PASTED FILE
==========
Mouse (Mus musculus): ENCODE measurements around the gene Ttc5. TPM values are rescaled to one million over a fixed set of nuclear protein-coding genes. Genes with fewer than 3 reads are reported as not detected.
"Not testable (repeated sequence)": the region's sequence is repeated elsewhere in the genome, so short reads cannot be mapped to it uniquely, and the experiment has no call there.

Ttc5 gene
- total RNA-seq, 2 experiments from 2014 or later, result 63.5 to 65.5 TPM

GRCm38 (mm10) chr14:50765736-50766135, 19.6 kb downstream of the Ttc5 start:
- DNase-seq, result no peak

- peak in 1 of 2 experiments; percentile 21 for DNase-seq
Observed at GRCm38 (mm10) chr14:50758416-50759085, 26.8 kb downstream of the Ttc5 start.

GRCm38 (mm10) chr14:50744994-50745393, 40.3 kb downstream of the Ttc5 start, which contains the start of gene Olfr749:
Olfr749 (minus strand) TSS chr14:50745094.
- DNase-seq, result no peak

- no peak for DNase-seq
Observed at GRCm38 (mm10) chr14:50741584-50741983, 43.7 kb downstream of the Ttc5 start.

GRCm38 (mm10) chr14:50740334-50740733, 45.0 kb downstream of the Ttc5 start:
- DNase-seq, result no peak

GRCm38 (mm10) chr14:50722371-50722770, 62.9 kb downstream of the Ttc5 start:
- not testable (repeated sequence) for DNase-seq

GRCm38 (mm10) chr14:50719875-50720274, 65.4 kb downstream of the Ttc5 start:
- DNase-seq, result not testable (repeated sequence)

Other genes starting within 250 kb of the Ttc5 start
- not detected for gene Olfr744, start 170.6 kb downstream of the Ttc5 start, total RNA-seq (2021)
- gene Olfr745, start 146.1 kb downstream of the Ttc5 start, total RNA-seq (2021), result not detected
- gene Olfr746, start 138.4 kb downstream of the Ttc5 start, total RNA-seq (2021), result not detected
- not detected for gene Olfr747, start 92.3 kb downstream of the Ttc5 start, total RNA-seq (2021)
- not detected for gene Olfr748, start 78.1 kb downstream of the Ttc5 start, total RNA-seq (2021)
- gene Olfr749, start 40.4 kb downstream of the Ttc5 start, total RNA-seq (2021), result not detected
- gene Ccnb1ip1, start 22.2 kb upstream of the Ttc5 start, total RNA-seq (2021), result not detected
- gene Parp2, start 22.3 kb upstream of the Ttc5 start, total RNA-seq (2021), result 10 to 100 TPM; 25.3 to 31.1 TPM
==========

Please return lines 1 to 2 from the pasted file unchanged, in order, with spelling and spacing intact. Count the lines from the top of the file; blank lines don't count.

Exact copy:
Mouse (Mus musculus): ENCODE measurements around the gene Ttc5. TPM values are rescaled to one million over a fixed set of nuclear protein-coding genes. Genes with fewer than 3 reads are reported as not detected.
"Not testable (repeated sequence)": the region's sequence is repeated elsewhere in the genome, so short reads cannot be mapped to it uniquely, and the experiment has no call there.